Class Struggles in America

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C.H. Kerr, 1907 - United States - 120 pages
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Page 50 - He has waged cruel war against human nature itself, violating its most sacred rights of life and liberty in the persons of a distant people who never offended him, captivating and carrying them into slavery in another hemisphere, or to incur miserable death in their transportation thither.
Page 23 - That the property of the United States, has been protected from the confiscations of Britain by the joint exertions of all, and therefore ought to be the common property of all. And he that attempts opposition to this creed is an enemy to equity and justice, and ought to be swept from off the face of the earth.
Page 60 - But they could not monopolize the markets, unless they could obtain a cheap supply of food and clothing for their negroes, and raise their cotton at such reduced prices as to undersell their rivals. A manufacturing population, with its mechanical coadjutors, in the midst of the provision growers, on a scale such as the Protective policy contemplated, it was conceived, would create a permanent market for their products, and enhance the price; whereas, if this manufacturing could be prevented, and...
Page 2 - American social conditions, Is thoroughly conversant with practical farming, and there Is little doubt that the farmer who reads the work will have to admit that the conclusions are based on a real understanding of the difficulties of his struggle with the soil, with railroads, trusts and foreign competitors.—Chicago Tribune. 4. The Last Days of the Ruskin Co-operative Association. By Isaac Broome. Cloth, illustrated, 50 cents. Socialism does not mean withdrawing from the class struggle and trying...
Page 27 - What matters it whether a landlord employing ten laborers on his farm gives them annually as much money as will buy them the necessaries of life, or gives them those necessaries at short hand?
Page 26 - If these observations be just, our government ought to secure the permanent interests of the country against innovation. Landholders ought to have a share in the government to support these valuable interests, and to balance and check the other. They ought to be so constituted as to protect the minority of the opulent against the majority.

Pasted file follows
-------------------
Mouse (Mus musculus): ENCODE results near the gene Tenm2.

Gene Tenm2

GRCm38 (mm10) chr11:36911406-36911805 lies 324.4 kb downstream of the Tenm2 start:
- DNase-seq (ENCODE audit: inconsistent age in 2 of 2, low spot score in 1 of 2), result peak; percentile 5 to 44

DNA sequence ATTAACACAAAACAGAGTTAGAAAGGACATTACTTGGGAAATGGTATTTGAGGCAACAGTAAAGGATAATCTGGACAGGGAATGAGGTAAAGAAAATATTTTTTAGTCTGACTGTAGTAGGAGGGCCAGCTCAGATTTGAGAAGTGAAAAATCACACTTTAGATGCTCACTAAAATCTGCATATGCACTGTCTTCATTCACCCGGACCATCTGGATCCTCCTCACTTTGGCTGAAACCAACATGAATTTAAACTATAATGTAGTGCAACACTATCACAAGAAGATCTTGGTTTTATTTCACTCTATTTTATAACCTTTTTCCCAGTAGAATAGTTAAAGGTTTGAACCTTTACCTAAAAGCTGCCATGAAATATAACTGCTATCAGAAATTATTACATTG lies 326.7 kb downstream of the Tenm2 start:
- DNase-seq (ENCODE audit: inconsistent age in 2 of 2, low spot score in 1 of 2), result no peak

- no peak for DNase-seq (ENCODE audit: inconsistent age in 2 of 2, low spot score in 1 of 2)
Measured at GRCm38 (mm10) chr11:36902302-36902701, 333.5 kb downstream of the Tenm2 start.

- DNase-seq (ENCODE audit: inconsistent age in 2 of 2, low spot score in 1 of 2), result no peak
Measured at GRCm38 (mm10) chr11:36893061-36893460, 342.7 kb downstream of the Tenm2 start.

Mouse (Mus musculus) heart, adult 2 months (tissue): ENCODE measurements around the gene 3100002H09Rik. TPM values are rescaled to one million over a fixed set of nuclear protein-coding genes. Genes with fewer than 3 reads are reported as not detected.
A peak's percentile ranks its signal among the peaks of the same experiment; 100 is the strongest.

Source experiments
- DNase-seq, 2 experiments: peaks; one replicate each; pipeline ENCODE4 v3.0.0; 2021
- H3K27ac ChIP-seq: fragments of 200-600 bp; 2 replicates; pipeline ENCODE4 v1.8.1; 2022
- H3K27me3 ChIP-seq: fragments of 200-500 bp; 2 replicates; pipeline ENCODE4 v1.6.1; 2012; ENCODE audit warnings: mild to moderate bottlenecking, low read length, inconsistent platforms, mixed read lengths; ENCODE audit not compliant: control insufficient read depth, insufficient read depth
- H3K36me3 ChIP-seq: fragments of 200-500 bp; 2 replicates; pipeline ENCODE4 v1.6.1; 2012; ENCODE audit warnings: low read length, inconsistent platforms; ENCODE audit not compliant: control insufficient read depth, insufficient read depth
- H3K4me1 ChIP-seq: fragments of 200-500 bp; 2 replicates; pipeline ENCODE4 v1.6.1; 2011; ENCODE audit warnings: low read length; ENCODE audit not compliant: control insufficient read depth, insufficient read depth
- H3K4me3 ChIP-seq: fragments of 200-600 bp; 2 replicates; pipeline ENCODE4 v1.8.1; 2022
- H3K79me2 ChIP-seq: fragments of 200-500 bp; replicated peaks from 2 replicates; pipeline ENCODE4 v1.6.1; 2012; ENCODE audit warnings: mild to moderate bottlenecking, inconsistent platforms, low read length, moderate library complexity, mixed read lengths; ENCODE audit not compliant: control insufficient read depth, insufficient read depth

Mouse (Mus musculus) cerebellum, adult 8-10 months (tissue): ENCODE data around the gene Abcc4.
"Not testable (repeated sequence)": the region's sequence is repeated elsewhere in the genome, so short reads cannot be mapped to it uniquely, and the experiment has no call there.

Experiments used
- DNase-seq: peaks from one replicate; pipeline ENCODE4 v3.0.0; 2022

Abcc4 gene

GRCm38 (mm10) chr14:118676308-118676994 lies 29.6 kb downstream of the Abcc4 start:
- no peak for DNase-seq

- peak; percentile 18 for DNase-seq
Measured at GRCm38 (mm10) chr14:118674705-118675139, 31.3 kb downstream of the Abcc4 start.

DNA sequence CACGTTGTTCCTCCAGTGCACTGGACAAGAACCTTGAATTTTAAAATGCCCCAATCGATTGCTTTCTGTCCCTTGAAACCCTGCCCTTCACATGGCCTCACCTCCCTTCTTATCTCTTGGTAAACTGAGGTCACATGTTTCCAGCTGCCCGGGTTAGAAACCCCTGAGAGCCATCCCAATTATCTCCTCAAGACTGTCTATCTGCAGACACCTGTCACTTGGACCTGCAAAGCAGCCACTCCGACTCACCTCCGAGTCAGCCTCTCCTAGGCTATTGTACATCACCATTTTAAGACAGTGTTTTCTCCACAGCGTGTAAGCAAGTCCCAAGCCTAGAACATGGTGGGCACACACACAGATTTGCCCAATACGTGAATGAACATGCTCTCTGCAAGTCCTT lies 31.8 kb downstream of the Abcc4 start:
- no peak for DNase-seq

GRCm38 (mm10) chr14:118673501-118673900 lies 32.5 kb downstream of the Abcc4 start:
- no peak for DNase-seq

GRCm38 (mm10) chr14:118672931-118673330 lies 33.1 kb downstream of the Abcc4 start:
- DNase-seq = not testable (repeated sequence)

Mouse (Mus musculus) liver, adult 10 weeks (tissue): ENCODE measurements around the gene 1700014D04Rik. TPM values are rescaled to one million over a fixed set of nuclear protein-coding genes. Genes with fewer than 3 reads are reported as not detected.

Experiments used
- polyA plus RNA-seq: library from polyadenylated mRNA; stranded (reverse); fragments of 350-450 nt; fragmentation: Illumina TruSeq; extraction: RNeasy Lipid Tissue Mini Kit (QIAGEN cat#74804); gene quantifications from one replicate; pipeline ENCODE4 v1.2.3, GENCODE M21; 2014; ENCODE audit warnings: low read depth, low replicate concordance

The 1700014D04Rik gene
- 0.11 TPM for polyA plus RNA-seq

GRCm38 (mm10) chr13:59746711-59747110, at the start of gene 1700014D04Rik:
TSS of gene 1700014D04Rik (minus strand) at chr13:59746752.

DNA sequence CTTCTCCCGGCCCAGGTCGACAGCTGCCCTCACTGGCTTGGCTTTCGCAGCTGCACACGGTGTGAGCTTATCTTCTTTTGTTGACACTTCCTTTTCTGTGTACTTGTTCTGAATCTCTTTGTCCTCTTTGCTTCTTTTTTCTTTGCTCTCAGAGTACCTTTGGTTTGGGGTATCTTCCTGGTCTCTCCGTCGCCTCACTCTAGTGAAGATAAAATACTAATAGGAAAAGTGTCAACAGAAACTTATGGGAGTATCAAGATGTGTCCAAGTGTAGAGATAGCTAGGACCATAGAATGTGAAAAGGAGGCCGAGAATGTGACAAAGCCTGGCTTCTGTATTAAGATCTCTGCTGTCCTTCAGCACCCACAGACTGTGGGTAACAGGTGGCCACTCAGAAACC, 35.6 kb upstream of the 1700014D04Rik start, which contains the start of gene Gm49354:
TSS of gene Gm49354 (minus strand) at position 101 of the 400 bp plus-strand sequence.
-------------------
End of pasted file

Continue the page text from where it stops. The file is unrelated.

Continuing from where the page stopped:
Page 3 - If entrusted with the powers of government. 7. Socialism, Utopian and Scientific. By Frederick Engels. Translated by Edward Aveling, D. Sc., with a Special Introduction by the Author. Cloth, 50 cents. This book ranks next to the Communist Manifesto as one of the best short statements In any language of the fundamental principles of socialism.
Page 3 - England," but giving a far more adequate and scientific account of the subject. 11. Manifesto of the Communist Party. By Karl Marx and Frederick Engels. Authorized English Translation: Edited and Annotated by Frederick Engels. Also included in the same volume, No Compromise: No Political Trading. By Wilhelm Liebknecht. Translated by AM Simons and Marcus Hitch.
Page 1 - Cloth, 50 cents. This personal biography of Marx, by an intimate friend who was himself one of the foremost Socialists of Germany, gives a new insight into he beginnings of Socialism. Moreover, it is a charming book, as interesting as a novel, and will make an admirable introduction to heavier reading on Socialism. 2. Collectivism and Industrial Evolution. By Emile Vandervelde, member of the Chamber of Deputies, Belgium. Translated by Charles H. Kerr. Cloth, 50 cents. The author...
Page 25 - The government we mean to erect is intended to last for ages. The landed interest, at present, is prevalent ; but in process of time, when...

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